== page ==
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Publication numberUS4441051 A
Publication typeGrant
Application numberUS 06/350,678
Publication dateApr 3, 1984
Filing dateFeb 22, 1982
Priority dateFeb 22, 1982
Fee statusPaid
Also published asDE3305587A1, DE3305587C2
Publication number06350678, 350678, US 4441051 A, US 4441051A, US-A-4441051, US4441051 A, US4441051A
InventorsGeorge L. Thomas
Original AssigneeGeneral Electric Company
Export CitationBiBTeX, EndNote, RefMan
External Links: USPTO, USPTO Assignment, Espacenet
Lamp seal glass
US 4441051 A
Abstract
A lamp seal glass is described suitable for direct hermetic sealing to molybdenum which consists essentially of oxides in approximate percent by weight 52-60 SiO2, 11-17 Al2 O3, 11-16 BaO, 8-12 CaO, and 3-7 B2 O3, along with minor amounts of incidental impurities, residual fluxes and refining agents, said glass having a liquidus temperature no greater than about 1170 C., a softening point in the approximate range 900-930 C., a strain point in the approximate range 650-680 C., a working point in the approximate range 1180-1240 C., and an average coefficient of linear thermal expansion in the 0-300 C. temperature range between about 45-5010-7 cm/cm/C. The glass composition enables improved manufacture of incandescent lamps operating in the moderately elevated temperature range 500-650 C., especially regenerative cycle halogen lamps. In a preferred regenerative cycle halogen lamp, molybdenum inlead wires that are hermetically sealed to the glass envelope are further joined to larger diameter inlead wires exhibiting greater thermal expansion characteristics in the hermetic seal region.
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Claims(3)
What I claim as new and desire to secure by United States Letters Patent is:
1. An improved regenerative cycle halogen lamp operating at temperatures of at least 500 C. having a transparent glass envelope which includes a resistive incandescent filament connected to a pair of molybdenum inlead wires that are hermetically sealed to the glass envelope, said molybdenum inlead wires being joined to larger diameter inlead wires having greater thermal expansion characteristics in the hermetic seal region, and an inert gas filling which further includes a halogen, wherein the improvement comprises a glass which consists essentially of oxides in approximate percent by weight 52-60 SiO2, 11-17 Al2 O3, 11-16 BaO, 8-12 CaO, and 3-7 B2 O3, along with minor amounts of incidental impurities, residual fluxes, and refining agents, said glass having a liquidus temperature no greater than about 1170 C., a softening point in the approximate range 900-930 C., a strain point in the approximate range 650-680 C., a working point in the approximate range 1180-1240 C., and an average coefficient of linear thermal expansion in the 0-300 C. temperature range between about 45-5010-7 cm/cm/C., to reduce both expansion mismatch and thermal stresses otherwise occuring in said hermetic seal region at the lamp operating temperatures.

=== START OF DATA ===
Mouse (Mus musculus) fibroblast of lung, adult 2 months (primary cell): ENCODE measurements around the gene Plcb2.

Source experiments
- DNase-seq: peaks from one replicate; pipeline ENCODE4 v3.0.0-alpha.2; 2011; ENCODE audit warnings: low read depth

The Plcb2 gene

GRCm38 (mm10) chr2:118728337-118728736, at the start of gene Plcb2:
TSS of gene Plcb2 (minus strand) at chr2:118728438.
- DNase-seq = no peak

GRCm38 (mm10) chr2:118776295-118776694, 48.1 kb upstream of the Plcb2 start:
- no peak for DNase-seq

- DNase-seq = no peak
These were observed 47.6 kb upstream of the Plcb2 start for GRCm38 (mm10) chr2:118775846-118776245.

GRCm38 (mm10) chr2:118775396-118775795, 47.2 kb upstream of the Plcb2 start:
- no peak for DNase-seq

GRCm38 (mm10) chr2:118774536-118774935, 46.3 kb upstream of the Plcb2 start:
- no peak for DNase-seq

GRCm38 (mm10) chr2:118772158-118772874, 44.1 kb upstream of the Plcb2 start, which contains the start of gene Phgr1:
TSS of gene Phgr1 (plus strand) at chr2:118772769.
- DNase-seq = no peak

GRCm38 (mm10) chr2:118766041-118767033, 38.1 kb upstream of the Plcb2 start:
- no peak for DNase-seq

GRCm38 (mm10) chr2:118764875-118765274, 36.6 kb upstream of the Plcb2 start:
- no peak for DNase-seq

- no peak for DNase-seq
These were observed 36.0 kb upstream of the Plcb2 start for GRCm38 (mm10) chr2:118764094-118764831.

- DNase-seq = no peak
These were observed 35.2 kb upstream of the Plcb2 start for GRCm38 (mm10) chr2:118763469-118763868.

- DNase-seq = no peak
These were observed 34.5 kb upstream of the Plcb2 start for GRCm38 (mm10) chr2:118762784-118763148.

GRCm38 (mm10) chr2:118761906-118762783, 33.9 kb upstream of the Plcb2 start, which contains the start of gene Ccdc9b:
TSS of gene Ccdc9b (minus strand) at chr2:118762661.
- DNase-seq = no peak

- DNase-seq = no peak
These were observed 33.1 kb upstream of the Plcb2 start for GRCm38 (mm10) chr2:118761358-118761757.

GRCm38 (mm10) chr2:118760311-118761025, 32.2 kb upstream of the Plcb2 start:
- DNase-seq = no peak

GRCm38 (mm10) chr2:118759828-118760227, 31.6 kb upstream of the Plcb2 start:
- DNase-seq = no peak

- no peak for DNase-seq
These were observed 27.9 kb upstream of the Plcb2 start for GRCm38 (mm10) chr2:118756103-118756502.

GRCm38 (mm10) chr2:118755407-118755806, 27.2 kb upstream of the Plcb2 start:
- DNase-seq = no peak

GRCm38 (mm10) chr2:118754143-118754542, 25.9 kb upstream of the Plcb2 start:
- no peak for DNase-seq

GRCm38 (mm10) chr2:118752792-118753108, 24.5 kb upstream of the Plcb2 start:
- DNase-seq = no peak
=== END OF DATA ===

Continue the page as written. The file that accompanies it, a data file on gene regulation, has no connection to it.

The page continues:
2. A lamp as in claim 1 wherein the glass further contains up to approximately 3% by weight of alkali metal oxide.
3. A lamp as in claim 1 wherein the glass further contains up to approximately 0.5% by weight of ultraviolet absorbing ions.
Description
BACKGROUND OF THE INVENTION